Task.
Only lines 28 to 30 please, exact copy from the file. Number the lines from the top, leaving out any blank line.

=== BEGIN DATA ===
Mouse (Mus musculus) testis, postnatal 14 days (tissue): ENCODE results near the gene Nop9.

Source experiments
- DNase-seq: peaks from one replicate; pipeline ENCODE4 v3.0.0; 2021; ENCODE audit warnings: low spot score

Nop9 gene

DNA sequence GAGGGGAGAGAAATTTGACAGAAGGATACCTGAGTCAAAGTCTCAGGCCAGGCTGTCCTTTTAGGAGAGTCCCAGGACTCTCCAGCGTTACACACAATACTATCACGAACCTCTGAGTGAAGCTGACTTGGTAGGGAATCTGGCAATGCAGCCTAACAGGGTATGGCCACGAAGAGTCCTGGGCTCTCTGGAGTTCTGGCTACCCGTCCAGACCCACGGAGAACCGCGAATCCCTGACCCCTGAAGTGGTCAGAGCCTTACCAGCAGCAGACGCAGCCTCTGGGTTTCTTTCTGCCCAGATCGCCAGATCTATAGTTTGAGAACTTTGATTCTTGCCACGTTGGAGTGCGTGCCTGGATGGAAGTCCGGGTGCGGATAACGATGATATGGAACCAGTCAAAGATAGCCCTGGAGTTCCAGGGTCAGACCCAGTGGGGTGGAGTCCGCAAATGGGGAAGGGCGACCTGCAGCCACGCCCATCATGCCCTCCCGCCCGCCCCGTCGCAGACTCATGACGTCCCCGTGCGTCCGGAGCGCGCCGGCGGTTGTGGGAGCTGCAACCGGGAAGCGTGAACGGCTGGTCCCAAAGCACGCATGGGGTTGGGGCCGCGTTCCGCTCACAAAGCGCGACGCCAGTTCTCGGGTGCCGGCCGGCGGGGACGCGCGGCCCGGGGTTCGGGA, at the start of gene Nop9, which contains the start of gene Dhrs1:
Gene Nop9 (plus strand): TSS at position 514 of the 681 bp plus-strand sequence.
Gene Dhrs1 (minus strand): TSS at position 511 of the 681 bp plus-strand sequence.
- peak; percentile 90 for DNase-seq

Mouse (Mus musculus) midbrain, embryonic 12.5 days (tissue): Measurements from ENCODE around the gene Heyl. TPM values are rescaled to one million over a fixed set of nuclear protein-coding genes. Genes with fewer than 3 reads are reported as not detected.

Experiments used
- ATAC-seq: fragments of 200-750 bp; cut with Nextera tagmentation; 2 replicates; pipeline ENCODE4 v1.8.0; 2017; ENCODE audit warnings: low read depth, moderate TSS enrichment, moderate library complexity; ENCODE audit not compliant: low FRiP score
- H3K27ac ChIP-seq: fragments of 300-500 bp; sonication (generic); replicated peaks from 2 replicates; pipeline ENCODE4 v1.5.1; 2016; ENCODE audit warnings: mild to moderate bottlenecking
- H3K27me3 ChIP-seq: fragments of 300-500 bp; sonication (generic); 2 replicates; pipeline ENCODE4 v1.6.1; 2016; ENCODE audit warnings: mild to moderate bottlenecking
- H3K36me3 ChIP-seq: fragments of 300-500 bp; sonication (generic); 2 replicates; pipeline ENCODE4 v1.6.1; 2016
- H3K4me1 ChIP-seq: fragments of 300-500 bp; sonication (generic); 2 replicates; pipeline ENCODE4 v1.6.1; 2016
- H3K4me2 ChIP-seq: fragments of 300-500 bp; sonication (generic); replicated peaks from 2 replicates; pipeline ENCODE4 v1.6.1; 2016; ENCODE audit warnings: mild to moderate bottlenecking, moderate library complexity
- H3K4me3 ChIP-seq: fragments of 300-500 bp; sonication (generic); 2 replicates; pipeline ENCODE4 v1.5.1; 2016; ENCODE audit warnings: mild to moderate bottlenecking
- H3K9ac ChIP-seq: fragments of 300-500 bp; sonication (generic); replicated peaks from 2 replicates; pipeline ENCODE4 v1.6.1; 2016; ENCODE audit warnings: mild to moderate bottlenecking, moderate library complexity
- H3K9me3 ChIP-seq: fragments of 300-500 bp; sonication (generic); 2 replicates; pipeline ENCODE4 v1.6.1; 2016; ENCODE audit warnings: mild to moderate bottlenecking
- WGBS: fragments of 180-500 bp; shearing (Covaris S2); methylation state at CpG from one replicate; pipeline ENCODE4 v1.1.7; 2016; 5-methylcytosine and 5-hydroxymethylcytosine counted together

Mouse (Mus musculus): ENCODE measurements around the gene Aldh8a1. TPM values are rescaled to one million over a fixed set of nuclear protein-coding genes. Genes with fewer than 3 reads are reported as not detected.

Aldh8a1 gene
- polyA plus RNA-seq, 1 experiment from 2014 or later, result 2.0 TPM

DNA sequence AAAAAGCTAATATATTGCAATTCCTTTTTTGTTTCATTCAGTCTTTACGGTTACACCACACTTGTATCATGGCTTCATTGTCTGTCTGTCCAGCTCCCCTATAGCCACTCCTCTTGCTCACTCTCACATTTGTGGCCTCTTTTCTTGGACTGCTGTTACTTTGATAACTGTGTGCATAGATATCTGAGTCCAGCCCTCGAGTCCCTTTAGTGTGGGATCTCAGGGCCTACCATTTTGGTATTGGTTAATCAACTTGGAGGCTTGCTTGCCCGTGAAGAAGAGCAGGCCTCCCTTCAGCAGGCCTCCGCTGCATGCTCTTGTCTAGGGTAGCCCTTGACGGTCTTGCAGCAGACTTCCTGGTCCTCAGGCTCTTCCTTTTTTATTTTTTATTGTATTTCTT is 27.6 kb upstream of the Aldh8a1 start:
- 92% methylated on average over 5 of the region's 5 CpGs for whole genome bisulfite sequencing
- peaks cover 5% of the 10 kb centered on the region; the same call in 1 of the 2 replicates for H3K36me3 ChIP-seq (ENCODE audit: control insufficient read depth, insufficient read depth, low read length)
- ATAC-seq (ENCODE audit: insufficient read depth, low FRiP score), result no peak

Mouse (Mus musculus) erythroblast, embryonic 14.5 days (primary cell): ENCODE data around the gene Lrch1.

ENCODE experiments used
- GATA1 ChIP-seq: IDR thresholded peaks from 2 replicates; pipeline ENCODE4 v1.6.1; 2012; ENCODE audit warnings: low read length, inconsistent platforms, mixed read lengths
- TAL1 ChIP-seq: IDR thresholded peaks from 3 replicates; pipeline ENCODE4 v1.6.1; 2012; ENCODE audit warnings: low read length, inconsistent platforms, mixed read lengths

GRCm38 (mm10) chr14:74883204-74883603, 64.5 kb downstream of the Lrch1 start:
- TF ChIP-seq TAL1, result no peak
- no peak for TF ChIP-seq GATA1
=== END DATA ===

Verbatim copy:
Mouse (Mus musculus) erythroblast, embryonic 14.5 days (primary cell): ENCODE data around the gene Lrch1.

ENCODE experiments used
- GATA1 ChIP-seq: IDR thresholded peaks from 2 replicates; pipeline ENCODE4 v1.6.1; 2012; ENCODE audit warnings: low read length, inconsistent platforms, mixed read lengths